All capitalist economies exhibit cyclicality.
The ebb and flow of the marketplace has been an ongoing phenomenon since the beginning of modern economics—even Adam Smith struggled with the phenomenon.
This means that like any other, the American economy always surges the most after the deepest recessions. Like a cyclist coming down off a steep hill, the economy’s momentum is greatest at the start of the next uphill climb right after reaching the bottom of the last hill.
Physics and economics have more in common than you might think, even though President Obama—the far left globalist and statist—squandered his opportunity to preside over the economic rebound that should have come immediately after the Great Recession.
When Obama’s bike came down from the hill, he stomped on the brakes, strangling our resurgent economy with excessive regulation, taxes, and idiotic minimum wage hikes during the midst of a severe recession. His job-killing policies swelled the unemployment and welfare rolls, turning what should have been an economic renaissance into the weakest, flattest recovery in U.S. history.
It wasn’t until President Trump took office that the economy finally turned around in earnest, giving Americans the recovery they had been waiting for over the prior decade.
Unemployment reached historic lows (particularly among minorities), even as more Americans re-entered the workforce after giving up on finding a job during the Obama years. As for the GDP, which showed pathetic, near-zero growth rates under Obama—something he called the “new normal”—President Trump has completely redefined expectations.
After the eight-year war that Obama waged against our economy, GDP has skyrocketed under President Trump—2018 will almost certainly be the first full year that we hit 3 percent growth since 2005.
But as in physics, where every action produces an equal and opposite reaction, economic victories inevitably inspire pushback.
President Trump’s massive economic success sparked fears among some policymakers that the temperature in the kitchen was getting hot, so the Federal Reserve felt the need to rush in and ratchet up interest rates to blunt phantom inflation risks. In their eyes, the Trump economy was just too strong.
The Dow Jones and the S&P 500, after surging over 50 percent between President Trump’s inauguration and the second quarter of 2018, recently entered a selling frenzy almost entirely due to the Fed’s decisions. Yet the stock market is still up around 30 percent in the two years President Trump has been in office.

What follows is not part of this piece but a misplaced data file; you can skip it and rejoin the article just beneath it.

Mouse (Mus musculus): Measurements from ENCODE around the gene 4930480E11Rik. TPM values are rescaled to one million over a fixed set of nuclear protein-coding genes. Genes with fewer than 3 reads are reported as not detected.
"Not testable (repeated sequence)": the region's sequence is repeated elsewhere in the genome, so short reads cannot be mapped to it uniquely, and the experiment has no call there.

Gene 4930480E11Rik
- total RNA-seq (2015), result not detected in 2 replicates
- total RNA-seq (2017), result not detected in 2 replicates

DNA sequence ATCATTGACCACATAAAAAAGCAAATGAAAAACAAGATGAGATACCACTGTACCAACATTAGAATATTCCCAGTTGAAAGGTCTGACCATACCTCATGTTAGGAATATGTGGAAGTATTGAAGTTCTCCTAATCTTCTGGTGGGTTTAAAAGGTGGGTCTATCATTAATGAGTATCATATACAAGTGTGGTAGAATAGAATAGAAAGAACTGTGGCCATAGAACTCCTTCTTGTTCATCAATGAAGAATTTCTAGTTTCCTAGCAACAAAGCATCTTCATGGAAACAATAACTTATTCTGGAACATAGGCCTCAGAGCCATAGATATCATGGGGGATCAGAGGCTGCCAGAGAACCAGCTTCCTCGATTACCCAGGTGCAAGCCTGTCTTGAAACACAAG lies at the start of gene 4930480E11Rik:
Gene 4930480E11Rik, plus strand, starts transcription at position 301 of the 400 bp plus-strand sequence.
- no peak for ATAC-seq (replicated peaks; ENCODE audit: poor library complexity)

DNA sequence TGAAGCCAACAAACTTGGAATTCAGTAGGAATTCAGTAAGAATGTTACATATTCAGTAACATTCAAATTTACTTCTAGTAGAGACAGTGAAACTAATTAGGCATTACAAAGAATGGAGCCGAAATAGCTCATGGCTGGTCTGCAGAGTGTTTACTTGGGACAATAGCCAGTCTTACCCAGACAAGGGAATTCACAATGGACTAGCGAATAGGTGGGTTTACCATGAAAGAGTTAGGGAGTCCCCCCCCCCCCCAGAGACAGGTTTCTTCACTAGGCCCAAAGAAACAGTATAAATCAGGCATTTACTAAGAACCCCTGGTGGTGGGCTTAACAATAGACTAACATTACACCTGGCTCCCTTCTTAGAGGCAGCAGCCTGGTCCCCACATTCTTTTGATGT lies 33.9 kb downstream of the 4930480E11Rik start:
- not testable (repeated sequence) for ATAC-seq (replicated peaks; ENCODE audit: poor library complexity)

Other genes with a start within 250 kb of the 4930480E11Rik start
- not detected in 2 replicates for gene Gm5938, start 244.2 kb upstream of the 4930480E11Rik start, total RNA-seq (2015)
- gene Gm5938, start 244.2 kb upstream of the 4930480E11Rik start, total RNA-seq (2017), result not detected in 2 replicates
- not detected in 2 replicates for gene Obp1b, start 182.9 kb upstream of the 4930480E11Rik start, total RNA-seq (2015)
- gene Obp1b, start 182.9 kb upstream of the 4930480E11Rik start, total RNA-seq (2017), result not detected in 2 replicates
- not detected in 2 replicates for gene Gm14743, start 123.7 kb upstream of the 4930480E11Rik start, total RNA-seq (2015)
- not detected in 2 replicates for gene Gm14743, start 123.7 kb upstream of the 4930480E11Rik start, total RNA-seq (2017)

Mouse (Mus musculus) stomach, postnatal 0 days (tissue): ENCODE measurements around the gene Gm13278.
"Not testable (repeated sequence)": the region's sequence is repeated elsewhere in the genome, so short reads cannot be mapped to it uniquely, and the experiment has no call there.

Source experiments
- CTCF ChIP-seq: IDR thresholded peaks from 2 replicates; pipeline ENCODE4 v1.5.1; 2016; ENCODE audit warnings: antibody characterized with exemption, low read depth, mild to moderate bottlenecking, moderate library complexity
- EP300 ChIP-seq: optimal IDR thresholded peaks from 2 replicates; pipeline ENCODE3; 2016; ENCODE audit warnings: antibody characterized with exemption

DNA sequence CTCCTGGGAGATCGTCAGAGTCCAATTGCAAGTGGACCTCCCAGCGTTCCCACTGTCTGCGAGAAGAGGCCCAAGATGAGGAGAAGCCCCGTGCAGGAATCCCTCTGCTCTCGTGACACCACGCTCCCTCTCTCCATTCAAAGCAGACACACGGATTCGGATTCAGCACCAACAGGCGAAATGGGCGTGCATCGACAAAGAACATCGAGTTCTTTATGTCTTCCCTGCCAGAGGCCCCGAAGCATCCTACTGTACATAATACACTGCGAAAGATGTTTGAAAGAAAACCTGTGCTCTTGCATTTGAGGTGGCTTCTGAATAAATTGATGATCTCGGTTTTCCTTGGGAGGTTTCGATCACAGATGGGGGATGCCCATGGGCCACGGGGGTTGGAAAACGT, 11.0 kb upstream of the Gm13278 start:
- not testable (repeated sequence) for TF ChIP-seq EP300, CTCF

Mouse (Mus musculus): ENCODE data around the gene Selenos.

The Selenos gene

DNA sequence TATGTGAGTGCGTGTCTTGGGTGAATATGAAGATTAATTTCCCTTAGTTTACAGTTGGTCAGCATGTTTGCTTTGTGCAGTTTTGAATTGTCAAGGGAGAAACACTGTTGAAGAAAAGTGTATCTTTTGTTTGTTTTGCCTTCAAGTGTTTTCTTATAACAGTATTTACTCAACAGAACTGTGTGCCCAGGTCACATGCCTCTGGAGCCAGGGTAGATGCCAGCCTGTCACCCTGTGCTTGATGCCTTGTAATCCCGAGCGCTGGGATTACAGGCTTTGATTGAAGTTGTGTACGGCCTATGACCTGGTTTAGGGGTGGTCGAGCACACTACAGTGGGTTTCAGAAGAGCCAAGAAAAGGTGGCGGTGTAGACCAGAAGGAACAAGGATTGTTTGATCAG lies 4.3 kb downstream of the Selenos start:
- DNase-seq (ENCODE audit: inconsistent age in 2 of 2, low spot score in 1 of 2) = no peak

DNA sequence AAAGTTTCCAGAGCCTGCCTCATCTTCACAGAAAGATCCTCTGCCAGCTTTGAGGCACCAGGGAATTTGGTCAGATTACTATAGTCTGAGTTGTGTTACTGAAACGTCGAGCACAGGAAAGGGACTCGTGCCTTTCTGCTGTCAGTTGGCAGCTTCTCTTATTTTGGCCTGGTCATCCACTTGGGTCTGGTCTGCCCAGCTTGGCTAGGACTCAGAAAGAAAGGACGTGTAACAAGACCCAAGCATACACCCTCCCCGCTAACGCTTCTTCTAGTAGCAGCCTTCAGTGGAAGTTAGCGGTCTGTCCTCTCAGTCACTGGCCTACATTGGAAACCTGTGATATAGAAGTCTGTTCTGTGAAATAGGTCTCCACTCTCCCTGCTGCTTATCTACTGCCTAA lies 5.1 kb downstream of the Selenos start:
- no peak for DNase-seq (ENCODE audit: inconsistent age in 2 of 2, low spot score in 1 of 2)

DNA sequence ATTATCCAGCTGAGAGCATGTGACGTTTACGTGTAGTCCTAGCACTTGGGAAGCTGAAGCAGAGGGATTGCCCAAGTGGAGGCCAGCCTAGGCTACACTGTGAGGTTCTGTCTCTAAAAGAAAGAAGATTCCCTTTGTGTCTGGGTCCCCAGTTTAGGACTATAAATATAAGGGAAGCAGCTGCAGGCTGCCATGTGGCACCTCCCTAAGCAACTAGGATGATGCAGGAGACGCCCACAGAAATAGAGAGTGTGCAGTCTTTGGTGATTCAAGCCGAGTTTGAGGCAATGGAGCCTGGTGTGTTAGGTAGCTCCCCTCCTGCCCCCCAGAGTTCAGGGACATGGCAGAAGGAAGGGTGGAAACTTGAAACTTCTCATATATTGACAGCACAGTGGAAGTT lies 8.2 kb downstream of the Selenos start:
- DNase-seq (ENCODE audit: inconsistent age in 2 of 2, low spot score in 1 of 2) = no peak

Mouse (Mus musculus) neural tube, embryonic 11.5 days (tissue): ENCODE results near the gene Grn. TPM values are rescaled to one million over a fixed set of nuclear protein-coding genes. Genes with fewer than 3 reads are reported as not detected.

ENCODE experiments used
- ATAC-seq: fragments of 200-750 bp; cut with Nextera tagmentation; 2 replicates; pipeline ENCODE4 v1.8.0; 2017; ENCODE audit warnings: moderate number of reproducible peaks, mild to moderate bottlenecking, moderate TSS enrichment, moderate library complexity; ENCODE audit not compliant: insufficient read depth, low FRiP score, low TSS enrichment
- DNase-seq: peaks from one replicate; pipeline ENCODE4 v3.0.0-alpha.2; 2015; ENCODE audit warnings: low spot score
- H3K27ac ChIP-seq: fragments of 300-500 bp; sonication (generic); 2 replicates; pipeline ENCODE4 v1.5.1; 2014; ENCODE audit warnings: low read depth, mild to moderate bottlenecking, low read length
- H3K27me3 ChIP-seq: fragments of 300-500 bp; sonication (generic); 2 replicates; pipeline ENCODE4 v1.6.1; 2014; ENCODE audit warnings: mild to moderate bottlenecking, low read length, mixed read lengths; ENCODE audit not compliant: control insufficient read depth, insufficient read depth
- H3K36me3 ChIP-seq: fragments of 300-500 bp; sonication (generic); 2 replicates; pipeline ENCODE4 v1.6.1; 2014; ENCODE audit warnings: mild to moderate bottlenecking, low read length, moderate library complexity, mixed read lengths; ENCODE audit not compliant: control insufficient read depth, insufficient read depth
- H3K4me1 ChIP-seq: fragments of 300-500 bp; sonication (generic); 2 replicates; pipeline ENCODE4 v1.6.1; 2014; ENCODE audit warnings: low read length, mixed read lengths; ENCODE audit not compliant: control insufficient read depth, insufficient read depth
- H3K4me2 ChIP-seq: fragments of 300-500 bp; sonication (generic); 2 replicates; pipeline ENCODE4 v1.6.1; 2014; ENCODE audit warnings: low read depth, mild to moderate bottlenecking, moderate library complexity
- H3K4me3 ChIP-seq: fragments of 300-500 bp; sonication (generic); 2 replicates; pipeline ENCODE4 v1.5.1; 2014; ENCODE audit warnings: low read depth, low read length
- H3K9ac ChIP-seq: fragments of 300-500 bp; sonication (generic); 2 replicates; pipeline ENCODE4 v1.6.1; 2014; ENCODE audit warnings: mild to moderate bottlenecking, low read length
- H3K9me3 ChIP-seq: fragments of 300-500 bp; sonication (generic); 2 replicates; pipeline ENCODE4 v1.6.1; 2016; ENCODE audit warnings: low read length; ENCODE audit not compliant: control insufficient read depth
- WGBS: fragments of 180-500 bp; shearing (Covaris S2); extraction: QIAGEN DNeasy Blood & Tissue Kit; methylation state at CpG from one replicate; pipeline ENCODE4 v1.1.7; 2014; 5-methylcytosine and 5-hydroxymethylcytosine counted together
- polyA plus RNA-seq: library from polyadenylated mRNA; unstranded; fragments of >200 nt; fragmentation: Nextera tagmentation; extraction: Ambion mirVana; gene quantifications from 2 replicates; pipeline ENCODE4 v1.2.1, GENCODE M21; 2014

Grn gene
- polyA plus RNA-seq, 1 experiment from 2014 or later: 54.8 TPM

It’s really that simple. The best and most telling economic report card for any president is what the Fed does during his time in office. The worse a president’s policies are, the kinder the Fed has to be to him. Conversely, the more pro-growth and economically effective a president’s policies are, the more the Fed typically pulls back on the reins, ordering rate hikes to mitigate against the risk of an overheated economy resulting in inflation.
The chart below tells a very clear picture of what our central bankers thought of the last two presidents, demonstrating how Trump’s and Obama’s performances compare. The Fed kept the Obama economy on an unprecedented, nearly decade-long form of monetary life support, and then discharged the economy from the hospital and prescribed a rigorous exercise routine practically the minute Trump took office.
While the Fed coddled Obama and held his hand for seven years before finally asking him to take the training wheels off in his final few months, they’ve done the exact opposite with President Trump.
Nevertheless, the economy’s fundamentals are so strong under President Trump that even the Fed’s aggressive interest rate hikes haven’t been enough to push us back down to the “new normal.”
Doubters need to get real and look at the numbers before selling the Trump economy short.
Stephen B. Meister, founding Partner of Meister, Seelig & Fein, LLP, a law firm headquartered in NYC. Jason D. Meister, 2020 Trump Advisory Board Member.
Views expressed in this article are the opinions of the author and do not necessarily reflect the views of The Epoch Times.